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Release Date: 6/18/1996
Contact Information: Bill Glenn, U.S. EPA, (415) 744-1589

(San Francisco) -- The U.S. Environmental Protection Agency (U.S. EPA) today announced that five oil refineries and one pipeline transfer station in California have agreed to install pollution control equipment that will reduce emissions of smog-forming pollutants at their facilities.

Chevron U.S.A. Inc. (Richmond), Chevron Pipe Line Co. (La Mirada), Mobil Oil Corp. (Torrance), Ultramar Inc. (Wilmington), and the Union Oil Company of California (Carson and Arroyo Grande) have agreed to install controls on petroleum liquid storage tanks to reduce emissions of volatile organic compounds (VOCs).

"These companies are among the first in the nation to employ relatively simple but effective controls that will have a significant impact on reducing chemical emissions from storage tanks," said David Howekamp, director of air and toxics for U.S. EPA's western regional office. "By reducing these emissions the companies are also saving product, so the companies benefit at the same time that public health and the environment are better protected.

"We are particularly pleased with these settlements because of the tangible environmental benefit that will be achieved," said Howekamp. "In terms of reducing air pollution, it's like taking nearly 5,000 cars off the road."

In complaints filed concurrently with consent decrees in U.S. District Court in Los Angeles and San Francisco, U.S. EPA alleged that the companies operated equipment known as "slotted guidepoles" on petroleum liquid storage tanks at their facilities in a manner that violated U.S. EPA's New Source Performance Standards (NSPS) and resulted in excess VOC emissions to the atmosphere. Because there are usually numerous storage tanks in operation at any one facility, the total VOC emissions from these guidepoles can have a significant impact on regional air quality.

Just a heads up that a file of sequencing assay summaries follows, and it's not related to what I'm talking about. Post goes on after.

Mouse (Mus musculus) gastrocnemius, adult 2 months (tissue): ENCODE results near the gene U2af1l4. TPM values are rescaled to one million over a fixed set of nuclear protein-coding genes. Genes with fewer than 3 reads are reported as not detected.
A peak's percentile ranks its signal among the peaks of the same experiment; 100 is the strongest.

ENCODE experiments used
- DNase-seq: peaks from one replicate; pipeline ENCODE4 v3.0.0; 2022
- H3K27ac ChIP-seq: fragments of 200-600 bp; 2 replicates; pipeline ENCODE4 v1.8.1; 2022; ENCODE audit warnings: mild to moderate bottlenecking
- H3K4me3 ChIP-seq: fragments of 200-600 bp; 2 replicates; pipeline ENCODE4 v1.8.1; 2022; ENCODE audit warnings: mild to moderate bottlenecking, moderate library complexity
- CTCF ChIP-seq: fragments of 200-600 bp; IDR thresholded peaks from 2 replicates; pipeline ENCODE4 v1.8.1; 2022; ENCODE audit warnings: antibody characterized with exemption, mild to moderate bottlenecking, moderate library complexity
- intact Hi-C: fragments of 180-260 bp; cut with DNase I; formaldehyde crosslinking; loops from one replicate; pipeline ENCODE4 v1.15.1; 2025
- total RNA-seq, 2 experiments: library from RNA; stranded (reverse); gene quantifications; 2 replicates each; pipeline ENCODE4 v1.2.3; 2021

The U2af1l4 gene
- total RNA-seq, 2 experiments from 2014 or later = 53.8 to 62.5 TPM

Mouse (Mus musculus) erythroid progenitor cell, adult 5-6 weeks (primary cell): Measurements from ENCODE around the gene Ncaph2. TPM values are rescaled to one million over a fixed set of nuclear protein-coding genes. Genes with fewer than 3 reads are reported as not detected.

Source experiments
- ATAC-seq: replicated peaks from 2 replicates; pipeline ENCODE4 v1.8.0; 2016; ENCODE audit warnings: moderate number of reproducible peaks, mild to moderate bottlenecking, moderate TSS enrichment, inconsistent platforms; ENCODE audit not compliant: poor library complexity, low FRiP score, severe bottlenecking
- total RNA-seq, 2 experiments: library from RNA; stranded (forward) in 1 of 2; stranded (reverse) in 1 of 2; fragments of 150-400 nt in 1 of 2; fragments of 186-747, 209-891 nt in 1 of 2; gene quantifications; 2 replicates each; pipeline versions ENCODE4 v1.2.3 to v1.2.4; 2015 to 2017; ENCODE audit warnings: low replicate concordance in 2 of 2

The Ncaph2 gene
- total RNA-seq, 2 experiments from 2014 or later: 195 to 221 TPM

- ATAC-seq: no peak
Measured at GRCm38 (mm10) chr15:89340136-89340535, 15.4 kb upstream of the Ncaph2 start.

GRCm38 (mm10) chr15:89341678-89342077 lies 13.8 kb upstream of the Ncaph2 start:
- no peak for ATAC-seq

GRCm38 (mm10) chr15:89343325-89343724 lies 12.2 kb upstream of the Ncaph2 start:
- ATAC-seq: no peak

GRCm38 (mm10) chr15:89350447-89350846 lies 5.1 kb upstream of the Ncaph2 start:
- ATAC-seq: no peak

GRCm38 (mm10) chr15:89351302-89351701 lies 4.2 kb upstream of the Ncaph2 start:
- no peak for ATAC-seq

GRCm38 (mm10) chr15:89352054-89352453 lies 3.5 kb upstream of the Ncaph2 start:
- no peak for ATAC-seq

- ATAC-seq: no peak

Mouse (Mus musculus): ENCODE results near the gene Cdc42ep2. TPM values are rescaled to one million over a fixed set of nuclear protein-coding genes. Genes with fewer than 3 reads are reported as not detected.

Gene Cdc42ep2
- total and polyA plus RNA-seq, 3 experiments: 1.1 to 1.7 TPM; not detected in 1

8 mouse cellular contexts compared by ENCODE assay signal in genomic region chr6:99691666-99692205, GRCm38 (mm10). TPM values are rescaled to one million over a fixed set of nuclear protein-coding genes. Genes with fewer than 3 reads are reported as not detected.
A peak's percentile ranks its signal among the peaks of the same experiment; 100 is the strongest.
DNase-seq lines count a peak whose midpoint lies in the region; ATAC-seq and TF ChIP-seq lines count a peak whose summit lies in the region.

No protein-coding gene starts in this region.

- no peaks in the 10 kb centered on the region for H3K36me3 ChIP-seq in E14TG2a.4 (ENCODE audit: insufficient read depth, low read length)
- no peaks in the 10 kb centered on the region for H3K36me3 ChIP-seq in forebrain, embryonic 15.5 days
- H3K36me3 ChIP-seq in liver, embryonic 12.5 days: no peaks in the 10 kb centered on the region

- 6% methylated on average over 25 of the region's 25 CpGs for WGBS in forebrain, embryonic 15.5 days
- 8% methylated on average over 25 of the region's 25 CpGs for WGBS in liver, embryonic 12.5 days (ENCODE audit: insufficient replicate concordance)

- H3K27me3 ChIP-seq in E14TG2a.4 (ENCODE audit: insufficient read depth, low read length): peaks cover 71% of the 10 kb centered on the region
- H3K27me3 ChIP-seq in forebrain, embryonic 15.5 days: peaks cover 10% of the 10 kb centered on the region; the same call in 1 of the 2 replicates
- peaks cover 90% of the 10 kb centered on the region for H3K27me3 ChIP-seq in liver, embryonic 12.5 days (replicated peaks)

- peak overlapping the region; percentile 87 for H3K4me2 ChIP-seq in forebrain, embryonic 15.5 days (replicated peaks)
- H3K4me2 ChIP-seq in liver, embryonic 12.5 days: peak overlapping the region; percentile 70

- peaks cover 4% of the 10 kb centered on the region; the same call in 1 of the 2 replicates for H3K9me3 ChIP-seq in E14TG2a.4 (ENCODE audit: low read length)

A slotted guidepole is a device used on storage tanks that are equipped with floating roofs. A guidepole is mounted at points above and below the range of travel of the roof and passes through a hole in the roof, acting as an antirotational device to prevent the roof from spinning as it rests on the liquid surface. Guidepoles that are perforated (or "slotted") along their lengths allow the product in the tank to flow freely through the pole, and facilitate product sampling in the tank. However, the slots also allow significant emissions of VOCs into the atmosphere.

As part of the settlements in these cases, the companies agreed to install controls on these tanks as well as on storage tanks that are not subject to NSPS requirements in an effort to further reduce VOC emissions at their facilities. U.S. EPA estimates that the controls obtained in these settlements will result in a total reduction of at least 280,000 pounds of VOCs per year.

In the presence of sunlight and heat, VOCs react with nitrogen oxides in the air to form ozone, the main ingredient in smog. Ground level ozone causes health problems by damaging lung tissue and sensitizing the lungs to other irritants. Studies show that regular exposure to ozone in concentrations found in many populated areas of California can significantly reduce lung function in normal, healthy people during periods of moderate exercise. People with asthma, the elderly, and children are especially at risk. Because it is also toxic to plants, ozone can reduce crop yields and damage forests and other vegetation.

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